This was not just a dress rehearsal for the big show a year from now when they will compete for the sole slots in their classes to represent the USA in the 2008 Olympic Sailing Competition at Qingdao, China. It was worth more than that.
'A whole lot more,' said CLARK, referring to the campaign funding available to members of the US Sailing Team.
'It's an important step for us being ranked number one,' MCNAY said.
The Southern California Pre-Trials in eight of the eleven Olympic events this month were the first of three ranking events for the US Sailing Team of 2007, which is now only three deep in each class, instead of five as in past years, so that available funds for travel, shipping and equipment may be concentrated on the cream of the crop prospects.
Also, being number one is even better because that means medical insurance, plus possibly additional grants from the US Olympic Sailing Committee based on performance.
CLARK and MERGENTHALER were ranked number one by US SAILING in the past two years, but were the second women's team behind Erin MAXWELL and Isabelle KINSOLVING (UASA) starting the fourth and final day Sunday.
'We were under pressure to get our [number one] slot back,' CLARK said.
Worse, a starting violation on the first day put them in a hole they dug their way out of through six consecutive races with no finish worse than fifth climaxed by first place in the second of three races Sunday. They finished three points up on MAXWELL and KINSOLVING as four women's teams placed second through fifth in the combined scoring with the men - and how about that?
'These were conditions that women can do very well in,' CLARK said, referring to the generally single digit winds that picked up only slightly to 8 or 9 knots Sunday. 'That's what is good about the 470. We can be very competitive with men.'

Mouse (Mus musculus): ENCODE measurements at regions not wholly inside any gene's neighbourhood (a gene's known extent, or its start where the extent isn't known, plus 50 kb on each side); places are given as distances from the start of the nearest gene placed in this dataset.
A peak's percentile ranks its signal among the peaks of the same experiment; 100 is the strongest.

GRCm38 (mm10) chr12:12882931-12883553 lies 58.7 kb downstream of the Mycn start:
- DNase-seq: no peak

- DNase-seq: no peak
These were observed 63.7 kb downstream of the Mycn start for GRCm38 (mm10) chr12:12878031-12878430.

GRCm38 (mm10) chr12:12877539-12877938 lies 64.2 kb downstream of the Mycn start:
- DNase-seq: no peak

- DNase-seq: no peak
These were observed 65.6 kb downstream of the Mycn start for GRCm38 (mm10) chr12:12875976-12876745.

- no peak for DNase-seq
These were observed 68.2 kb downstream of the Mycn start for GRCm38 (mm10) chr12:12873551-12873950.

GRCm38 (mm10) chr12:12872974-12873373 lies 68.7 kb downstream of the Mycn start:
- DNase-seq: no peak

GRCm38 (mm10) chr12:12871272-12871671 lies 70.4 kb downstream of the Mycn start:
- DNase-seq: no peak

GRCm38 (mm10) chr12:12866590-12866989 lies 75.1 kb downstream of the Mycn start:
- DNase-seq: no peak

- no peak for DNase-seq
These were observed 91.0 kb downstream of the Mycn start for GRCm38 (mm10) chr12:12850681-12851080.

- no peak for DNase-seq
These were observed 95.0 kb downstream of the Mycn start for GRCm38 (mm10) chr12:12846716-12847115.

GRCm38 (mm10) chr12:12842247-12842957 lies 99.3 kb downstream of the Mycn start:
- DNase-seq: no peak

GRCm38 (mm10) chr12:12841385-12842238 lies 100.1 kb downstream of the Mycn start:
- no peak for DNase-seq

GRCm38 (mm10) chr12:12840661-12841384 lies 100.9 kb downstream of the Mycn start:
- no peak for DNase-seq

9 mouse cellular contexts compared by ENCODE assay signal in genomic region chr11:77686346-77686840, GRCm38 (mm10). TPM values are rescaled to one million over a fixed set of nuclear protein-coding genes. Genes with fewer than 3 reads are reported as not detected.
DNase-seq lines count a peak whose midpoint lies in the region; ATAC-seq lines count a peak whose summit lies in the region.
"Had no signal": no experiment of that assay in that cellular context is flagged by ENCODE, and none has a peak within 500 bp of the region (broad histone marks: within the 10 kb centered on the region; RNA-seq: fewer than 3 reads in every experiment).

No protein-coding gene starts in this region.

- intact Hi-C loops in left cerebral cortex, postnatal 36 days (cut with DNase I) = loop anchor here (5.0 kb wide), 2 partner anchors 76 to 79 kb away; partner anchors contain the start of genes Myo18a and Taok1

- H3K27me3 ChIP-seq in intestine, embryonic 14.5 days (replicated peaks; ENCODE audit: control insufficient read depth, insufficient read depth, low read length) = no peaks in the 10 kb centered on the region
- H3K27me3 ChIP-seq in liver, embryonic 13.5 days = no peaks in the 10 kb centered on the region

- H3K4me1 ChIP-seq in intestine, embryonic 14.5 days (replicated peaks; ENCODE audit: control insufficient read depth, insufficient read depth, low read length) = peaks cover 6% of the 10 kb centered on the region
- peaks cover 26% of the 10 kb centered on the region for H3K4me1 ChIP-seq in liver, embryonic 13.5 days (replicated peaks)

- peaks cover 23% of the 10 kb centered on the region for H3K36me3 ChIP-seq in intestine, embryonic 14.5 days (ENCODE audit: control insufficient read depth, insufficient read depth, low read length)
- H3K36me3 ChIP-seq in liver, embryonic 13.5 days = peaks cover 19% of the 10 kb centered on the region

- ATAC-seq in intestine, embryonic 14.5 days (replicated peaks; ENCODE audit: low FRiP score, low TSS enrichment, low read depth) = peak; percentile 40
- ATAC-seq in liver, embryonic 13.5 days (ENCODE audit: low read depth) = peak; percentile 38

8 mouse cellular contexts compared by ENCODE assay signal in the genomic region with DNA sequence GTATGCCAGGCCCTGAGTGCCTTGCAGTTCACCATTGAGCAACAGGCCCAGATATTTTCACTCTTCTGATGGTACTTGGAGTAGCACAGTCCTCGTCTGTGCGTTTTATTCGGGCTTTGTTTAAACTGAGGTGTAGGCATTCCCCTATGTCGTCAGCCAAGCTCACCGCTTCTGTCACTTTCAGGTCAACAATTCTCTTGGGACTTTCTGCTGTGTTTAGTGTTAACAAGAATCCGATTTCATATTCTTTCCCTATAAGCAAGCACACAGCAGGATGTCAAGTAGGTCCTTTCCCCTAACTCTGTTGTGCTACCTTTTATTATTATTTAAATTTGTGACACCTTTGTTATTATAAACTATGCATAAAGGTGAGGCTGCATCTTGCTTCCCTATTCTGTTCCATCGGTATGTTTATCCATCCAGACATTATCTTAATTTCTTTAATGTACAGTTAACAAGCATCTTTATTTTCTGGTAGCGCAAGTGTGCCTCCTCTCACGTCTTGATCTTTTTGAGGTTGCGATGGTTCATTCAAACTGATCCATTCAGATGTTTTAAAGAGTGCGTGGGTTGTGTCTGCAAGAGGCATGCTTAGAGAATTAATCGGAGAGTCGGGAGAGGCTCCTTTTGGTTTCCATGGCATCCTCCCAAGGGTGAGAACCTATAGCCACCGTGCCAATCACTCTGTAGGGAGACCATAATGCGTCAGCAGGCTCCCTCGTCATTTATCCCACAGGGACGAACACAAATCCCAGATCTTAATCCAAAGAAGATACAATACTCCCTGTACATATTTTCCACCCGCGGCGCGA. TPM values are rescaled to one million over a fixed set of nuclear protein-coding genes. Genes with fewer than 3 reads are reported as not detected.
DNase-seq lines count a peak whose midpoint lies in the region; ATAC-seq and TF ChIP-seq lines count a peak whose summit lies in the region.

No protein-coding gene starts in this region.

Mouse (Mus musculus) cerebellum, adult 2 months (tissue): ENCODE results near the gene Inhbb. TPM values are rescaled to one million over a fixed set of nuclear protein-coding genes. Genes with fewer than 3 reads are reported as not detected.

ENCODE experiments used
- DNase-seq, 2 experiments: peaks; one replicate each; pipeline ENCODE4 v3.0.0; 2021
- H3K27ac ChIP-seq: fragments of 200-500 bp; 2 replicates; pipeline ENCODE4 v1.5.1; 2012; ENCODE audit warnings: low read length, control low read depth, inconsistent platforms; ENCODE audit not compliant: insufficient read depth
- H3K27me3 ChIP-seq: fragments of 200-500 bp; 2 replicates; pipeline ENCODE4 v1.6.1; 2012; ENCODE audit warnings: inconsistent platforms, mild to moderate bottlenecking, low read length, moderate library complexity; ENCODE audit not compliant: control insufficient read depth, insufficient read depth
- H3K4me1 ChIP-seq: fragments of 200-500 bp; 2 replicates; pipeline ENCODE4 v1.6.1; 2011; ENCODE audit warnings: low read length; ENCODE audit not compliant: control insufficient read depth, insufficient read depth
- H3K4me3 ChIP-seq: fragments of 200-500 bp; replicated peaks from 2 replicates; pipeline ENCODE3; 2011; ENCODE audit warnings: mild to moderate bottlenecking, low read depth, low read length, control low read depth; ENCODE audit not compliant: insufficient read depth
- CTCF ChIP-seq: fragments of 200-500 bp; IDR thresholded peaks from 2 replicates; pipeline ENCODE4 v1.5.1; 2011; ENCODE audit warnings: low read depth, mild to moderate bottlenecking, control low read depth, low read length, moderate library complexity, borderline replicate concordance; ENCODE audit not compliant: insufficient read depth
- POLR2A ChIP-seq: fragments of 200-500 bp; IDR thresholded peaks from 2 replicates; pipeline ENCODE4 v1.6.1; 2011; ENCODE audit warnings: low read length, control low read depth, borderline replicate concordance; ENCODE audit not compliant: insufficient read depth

But they feared they had blown it all in the last race when, MERGENTHALER said, 'We sailed for the wrong windward mark.'
Before realizing their error, they sailed toward a mark being used by a fleet of 70 footers racing farther offshore. Their mark had been moved because of a wind shift.
'We were just trying to cover our competition,' CLARK said, 'and fortunately our competition sailed there, too.'
MCNAY and BIEHL have a temporary leg up on their strongest rivals, Mikee ANDERSON and David HUGHES, who missed the first day because ANDERSON had an economics exam at USC. The latter won two of their seven races, but MCNAY and BIEHL finished ahead of them in four. ANDERSON and HUGHES wound up as the third men's team, behind Justin LAW and Michael MILLER (USA), and seventh overall.
'It made for some competitive racing,' MCNAY said, but the best part was winning the last race.
BIEHL said, 'We were talking about that on the final leg - how it's always nice to finish a regatta with a first.'
BARGER won all nine of the men's RS:X races, while RIOS posted her fifth and sixth wins in eight women's races. Although the time limit had not passed for starting another race, the tenth race was cancelled because the wind was lighter than the minimum required to protect the board sailors from overextending themselves with the physical exertion required to pump their sails.
The 470s sailed out of the US Sailing Centre while the RS:X fleet was based at Alamitos Bay Yacht Club down the street.
Previous Pre-Trials hosted this month are: Tornado, San Diego YC; 49er, Southwestern YC, San Diego; Finn, Newport Harbour YC, Newport Beach; Star, California YC, Marina del Rey.
A year from now the same venues will host the formal Olympic Trials to select the one boat in each class that will represent the USA in the Olympic Sailing Competition at Qingdao, China in 2008.
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